It’s doing so with the conviction that tenants are still seeking dynamic, upscale spaces despite unease within the office market, as well as a long-term belief in the location.
“Jersey City is a growth market,” Karasick said, speaking through a company representative. “Its population is growing higher and higher and higher. … So we see a lot of pluses behind the noise and behind the numbers. And I think, at the end of the day, if you have a unique product of great distinction, there’s a great demand for it.”
The three interconnected buildings, part of a master-planned complex along the Hudson River, marked 601W’s first acquisition in New Jersey. Its past and present portfolio includes dozens of well-known properties spanning more than 45 million square feet throughout the country, including 12 in Manhattan, with a collective value of more than $12 billion.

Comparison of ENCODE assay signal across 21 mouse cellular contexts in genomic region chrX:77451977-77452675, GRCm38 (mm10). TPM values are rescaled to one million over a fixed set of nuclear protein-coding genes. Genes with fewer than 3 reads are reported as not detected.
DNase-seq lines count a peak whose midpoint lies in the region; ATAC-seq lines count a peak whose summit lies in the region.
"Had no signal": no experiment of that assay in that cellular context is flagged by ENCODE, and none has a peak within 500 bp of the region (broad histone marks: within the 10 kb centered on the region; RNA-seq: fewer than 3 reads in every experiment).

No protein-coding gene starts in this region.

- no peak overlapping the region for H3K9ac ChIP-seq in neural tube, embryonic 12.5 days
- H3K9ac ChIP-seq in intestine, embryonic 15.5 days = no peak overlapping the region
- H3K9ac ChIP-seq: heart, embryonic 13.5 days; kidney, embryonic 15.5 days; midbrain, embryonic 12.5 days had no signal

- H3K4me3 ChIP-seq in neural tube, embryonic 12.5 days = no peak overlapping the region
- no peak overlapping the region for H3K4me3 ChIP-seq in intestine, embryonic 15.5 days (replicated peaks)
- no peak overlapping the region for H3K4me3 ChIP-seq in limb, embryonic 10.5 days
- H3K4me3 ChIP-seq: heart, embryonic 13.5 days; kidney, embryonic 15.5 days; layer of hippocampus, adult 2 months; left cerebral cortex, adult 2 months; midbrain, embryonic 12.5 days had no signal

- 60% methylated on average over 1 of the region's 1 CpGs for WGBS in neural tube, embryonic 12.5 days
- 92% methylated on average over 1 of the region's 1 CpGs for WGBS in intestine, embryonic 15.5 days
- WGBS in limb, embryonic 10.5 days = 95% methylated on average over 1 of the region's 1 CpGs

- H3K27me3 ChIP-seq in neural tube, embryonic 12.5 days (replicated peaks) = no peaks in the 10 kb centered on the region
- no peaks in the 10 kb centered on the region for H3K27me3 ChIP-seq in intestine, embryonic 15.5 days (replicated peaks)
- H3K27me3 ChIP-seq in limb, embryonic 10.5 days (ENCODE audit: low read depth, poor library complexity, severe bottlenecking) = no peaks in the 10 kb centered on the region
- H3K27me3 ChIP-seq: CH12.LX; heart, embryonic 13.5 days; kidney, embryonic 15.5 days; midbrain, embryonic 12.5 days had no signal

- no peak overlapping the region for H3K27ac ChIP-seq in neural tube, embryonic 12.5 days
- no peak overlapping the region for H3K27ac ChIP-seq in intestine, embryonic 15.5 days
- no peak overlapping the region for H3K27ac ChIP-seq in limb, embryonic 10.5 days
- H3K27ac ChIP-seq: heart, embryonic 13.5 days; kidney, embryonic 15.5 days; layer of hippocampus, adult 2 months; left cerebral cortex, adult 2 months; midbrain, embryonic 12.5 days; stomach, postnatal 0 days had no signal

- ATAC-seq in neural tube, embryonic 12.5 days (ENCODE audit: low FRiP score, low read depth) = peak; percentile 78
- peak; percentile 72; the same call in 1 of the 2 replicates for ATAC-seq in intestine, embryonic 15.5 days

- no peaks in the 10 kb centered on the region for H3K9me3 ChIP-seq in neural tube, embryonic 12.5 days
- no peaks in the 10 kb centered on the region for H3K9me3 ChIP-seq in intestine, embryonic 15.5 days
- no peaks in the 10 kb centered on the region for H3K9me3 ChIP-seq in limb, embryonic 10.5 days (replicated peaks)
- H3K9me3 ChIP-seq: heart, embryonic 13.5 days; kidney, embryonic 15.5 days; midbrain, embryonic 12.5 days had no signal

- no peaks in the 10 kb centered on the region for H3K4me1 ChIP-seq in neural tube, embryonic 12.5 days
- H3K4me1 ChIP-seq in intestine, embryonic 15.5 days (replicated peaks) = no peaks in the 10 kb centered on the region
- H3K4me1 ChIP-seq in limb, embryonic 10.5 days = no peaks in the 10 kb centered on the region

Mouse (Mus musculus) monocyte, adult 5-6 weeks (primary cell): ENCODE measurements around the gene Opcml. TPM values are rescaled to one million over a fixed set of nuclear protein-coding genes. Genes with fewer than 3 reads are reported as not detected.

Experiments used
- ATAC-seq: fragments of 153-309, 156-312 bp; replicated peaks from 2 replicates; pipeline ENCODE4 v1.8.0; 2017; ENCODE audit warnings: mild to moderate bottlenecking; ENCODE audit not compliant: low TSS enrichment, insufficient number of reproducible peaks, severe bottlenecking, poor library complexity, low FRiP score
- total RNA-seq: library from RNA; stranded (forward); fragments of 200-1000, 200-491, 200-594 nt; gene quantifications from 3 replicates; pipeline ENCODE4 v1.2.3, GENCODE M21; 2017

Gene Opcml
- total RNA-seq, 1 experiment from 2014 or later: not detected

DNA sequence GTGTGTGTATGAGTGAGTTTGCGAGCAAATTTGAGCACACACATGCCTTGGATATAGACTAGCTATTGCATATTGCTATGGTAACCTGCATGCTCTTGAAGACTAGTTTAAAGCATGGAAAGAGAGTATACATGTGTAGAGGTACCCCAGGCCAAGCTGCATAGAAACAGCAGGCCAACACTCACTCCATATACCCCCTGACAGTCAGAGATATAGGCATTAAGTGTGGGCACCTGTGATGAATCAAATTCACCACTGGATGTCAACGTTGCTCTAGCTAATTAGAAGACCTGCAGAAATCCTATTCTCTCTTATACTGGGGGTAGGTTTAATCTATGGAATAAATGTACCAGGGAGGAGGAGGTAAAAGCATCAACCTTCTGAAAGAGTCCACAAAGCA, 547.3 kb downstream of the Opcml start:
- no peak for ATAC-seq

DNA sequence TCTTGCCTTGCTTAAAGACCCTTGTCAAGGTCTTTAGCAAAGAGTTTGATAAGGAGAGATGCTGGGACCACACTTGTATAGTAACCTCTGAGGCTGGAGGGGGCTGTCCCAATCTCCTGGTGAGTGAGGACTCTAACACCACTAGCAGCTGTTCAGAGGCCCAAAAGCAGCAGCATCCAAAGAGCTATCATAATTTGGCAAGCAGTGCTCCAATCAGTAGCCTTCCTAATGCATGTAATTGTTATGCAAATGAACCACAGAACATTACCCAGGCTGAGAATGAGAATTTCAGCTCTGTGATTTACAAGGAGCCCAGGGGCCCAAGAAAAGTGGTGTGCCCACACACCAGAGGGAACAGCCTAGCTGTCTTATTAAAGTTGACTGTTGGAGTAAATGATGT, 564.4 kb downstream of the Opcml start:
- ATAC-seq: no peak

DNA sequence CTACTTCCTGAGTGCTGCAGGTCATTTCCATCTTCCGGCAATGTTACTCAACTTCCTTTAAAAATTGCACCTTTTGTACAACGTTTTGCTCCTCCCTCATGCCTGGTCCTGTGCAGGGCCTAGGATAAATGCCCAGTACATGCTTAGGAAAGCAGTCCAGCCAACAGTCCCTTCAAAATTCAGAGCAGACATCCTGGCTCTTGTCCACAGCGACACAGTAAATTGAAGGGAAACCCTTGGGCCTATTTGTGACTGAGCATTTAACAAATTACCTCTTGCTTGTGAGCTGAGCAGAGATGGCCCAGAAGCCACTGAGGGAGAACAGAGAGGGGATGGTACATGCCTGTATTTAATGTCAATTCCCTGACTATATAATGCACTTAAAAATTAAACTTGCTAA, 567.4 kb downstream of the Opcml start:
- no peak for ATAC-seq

It now hopes to make its mark in Jersey City with a team that includes Gensler, the global design and workplace strategy firm, which has worked on several previous 601W projects. It will focus largely on Harborside 2 and 3, which are 80 percent leased and where it plans to add a fitness center, a conference center and a tenant lounge. Each will measure between 8,000 and 10,000 square feet, the firm said, while it also expects to create a 10,000-square-foot rooftop deck that will treat tenants to uninterrupted views of Manhattan.